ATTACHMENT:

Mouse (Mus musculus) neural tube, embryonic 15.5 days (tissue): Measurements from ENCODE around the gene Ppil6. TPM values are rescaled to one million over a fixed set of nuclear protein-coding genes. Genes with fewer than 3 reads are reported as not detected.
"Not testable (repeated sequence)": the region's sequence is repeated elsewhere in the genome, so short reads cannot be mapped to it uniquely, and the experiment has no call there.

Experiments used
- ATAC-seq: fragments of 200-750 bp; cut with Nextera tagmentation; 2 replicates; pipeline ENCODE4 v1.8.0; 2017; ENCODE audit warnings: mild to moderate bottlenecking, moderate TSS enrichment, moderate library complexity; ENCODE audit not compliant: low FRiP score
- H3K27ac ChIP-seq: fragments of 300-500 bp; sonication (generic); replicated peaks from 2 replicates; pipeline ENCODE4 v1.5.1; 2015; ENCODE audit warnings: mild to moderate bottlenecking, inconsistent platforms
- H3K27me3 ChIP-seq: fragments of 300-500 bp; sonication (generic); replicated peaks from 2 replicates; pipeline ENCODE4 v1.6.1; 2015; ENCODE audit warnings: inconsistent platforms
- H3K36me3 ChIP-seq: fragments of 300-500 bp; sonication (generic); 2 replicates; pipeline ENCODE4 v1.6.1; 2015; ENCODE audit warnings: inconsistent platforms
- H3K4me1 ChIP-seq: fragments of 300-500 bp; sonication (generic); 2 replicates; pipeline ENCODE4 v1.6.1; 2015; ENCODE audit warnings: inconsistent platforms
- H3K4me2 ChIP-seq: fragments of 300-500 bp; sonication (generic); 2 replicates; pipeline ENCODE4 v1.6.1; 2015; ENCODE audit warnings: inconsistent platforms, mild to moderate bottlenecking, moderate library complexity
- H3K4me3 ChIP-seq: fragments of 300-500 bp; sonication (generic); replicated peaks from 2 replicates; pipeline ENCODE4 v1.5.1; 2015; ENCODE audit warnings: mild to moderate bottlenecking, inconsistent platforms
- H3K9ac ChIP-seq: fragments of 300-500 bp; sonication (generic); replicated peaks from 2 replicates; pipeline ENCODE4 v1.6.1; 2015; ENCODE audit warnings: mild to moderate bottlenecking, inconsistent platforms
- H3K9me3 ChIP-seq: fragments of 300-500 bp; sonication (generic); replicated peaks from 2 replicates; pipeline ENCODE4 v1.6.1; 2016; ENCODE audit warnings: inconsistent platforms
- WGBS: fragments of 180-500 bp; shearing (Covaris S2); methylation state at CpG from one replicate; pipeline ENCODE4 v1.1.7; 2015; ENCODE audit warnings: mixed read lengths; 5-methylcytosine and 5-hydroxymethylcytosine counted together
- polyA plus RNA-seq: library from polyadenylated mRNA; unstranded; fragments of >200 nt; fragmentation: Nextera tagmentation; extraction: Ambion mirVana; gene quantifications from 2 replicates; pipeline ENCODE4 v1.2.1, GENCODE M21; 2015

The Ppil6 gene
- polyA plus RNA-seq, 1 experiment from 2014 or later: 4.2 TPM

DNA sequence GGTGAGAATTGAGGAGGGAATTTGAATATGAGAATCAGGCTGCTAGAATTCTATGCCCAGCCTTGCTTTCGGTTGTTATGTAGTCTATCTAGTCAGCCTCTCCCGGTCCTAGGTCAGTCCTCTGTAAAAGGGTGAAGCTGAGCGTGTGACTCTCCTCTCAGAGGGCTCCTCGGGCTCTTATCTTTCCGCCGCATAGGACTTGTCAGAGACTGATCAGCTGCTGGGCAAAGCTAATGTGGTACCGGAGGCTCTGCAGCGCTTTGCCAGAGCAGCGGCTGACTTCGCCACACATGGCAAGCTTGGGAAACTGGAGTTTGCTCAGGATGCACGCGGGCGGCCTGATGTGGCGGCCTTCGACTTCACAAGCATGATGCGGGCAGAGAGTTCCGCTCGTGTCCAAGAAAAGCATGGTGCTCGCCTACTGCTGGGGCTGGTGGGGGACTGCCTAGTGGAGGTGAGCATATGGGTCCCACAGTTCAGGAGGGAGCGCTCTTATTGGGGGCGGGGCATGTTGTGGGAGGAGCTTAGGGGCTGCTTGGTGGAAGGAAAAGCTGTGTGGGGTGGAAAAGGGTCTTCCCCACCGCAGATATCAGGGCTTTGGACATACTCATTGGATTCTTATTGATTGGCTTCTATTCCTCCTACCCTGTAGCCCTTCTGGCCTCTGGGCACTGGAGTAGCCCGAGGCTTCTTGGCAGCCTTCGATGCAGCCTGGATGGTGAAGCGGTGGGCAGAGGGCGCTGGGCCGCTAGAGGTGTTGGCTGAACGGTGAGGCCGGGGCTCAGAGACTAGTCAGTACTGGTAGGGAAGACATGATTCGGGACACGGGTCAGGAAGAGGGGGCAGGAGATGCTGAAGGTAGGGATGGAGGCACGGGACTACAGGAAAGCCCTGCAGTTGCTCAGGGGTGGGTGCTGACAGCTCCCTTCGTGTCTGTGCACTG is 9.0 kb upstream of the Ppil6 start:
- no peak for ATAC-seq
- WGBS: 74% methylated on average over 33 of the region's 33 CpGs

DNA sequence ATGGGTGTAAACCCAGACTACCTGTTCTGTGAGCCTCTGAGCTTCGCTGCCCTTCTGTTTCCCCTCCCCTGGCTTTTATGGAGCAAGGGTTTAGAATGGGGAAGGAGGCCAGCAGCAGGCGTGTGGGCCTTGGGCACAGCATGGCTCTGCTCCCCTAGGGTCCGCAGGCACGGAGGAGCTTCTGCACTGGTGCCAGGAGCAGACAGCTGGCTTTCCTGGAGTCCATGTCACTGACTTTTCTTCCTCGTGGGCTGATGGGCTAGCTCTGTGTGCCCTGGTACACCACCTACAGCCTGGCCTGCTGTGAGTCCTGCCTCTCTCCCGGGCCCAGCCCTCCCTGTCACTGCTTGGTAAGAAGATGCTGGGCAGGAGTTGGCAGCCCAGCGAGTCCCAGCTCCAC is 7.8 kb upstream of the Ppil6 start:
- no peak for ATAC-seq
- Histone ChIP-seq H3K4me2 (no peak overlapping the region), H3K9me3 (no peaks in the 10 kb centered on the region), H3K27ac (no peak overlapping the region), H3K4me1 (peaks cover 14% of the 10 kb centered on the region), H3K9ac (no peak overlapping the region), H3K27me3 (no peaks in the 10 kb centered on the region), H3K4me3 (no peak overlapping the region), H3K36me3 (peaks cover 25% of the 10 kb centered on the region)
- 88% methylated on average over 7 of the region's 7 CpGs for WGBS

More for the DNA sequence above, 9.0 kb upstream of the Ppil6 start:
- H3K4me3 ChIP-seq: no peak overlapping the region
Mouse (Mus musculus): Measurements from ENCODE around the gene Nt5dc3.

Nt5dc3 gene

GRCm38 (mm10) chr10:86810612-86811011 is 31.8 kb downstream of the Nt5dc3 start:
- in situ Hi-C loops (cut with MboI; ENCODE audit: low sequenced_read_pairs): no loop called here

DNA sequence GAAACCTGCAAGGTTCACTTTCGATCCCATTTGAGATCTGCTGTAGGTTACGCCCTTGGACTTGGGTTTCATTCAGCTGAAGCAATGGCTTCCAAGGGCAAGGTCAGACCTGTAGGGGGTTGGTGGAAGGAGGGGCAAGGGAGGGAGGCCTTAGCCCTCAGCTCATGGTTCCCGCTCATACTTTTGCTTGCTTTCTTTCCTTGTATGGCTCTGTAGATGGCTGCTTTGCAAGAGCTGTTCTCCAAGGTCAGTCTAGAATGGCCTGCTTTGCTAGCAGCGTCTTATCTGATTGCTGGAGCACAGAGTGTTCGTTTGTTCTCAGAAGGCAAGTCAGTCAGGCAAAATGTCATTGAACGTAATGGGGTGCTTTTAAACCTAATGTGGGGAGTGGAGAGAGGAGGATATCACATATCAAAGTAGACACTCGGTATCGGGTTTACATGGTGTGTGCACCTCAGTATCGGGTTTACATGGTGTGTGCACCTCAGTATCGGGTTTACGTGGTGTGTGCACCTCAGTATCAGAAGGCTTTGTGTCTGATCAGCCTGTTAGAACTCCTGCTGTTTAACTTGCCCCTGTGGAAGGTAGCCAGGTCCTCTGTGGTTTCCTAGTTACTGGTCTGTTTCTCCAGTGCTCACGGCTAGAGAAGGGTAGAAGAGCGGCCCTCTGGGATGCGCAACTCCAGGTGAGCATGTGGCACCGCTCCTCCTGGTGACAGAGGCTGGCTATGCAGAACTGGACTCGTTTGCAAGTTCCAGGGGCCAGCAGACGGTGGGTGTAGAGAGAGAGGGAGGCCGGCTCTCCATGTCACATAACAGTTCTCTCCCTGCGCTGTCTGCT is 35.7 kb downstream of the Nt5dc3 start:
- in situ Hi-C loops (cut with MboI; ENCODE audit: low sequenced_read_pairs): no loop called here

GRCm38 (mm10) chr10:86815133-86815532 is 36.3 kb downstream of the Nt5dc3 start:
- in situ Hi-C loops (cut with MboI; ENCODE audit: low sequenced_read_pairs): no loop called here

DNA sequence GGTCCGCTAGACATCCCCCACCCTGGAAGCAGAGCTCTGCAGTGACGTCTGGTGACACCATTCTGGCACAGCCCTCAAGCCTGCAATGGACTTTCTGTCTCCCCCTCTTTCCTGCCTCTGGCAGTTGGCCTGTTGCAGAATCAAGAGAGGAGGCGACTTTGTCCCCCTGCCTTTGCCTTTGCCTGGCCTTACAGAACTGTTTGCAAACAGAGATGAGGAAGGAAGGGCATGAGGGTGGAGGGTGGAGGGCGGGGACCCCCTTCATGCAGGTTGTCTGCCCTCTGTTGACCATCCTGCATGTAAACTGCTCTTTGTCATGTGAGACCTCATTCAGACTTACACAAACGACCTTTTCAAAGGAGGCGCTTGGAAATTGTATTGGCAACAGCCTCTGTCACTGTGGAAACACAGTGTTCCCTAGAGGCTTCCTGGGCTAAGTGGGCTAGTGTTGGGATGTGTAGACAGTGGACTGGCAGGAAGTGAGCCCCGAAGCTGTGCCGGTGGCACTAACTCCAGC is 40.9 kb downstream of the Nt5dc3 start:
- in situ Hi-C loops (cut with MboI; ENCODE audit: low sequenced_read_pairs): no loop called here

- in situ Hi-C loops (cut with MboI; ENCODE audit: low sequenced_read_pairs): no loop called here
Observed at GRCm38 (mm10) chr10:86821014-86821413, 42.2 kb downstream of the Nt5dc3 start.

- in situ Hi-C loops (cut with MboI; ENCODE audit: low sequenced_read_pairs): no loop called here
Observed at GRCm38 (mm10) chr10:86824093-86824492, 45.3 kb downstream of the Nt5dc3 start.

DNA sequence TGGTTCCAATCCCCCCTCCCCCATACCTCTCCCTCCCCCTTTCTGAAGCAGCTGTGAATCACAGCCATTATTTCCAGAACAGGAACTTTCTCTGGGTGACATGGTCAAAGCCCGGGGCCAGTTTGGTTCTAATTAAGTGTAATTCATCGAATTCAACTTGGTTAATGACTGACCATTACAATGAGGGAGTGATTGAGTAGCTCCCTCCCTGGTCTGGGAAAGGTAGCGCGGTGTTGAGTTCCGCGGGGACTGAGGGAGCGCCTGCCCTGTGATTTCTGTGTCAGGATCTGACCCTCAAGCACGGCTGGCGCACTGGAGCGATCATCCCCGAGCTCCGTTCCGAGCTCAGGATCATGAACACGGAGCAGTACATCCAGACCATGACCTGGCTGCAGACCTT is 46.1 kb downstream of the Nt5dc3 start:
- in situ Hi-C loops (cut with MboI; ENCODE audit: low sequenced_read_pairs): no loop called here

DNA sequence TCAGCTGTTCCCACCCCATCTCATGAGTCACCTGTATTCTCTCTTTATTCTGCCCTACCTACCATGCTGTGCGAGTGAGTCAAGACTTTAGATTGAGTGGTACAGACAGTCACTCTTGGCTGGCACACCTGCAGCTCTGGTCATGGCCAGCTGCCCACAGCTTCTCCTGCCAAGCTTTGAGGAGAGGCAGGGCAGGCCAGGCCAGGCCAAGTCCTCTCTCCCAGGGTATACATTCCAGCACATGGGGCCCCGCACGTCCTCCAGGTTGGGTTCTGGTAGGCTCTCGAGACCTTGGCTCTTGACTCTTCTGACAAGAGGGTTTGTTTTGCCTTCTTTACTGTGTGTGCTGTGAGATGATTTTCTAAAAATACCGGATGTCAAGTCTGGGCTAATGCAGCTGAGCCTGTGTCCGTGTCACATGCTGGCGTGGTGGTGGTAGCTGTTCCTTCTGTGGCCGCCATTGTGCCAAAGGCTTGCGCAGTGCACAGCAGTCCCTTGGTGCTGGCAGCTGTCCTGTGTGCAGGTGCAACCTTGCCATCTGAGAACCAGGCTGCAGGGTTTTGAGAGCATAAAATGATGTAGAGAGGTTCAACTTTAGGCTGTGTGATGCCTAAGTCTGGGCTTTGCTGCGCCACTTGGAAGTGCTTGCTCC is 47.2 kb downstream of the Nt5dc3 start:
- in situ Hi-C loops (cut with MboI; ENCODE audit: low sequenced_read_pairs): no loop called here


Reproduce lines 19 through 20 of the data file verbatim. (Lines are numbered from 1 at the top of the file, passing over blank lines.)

- WGBS: 74% methylated on average over 33 of the region's 33 CpGs

DNA sequence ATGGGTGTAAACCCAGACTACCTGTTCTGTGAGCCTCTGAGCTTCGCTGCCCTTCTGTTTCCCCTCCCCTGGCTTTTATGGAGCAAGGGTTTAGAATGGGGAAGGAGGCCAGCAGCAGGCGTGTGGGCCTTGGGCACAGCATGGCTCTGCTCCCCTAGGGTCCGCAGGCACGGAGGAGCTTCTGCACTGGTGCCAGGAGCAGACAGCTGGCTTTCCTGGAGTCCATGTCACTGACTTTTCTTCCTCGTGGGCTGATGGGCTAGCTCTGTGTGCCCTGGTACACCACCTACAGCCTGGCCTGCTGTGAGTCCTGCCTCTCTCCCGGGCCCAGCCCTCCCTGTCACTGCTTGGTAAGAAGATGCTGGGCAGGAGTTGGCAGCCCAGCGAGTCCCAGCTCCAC is 7.8 kb upstream of the Ppil6 start: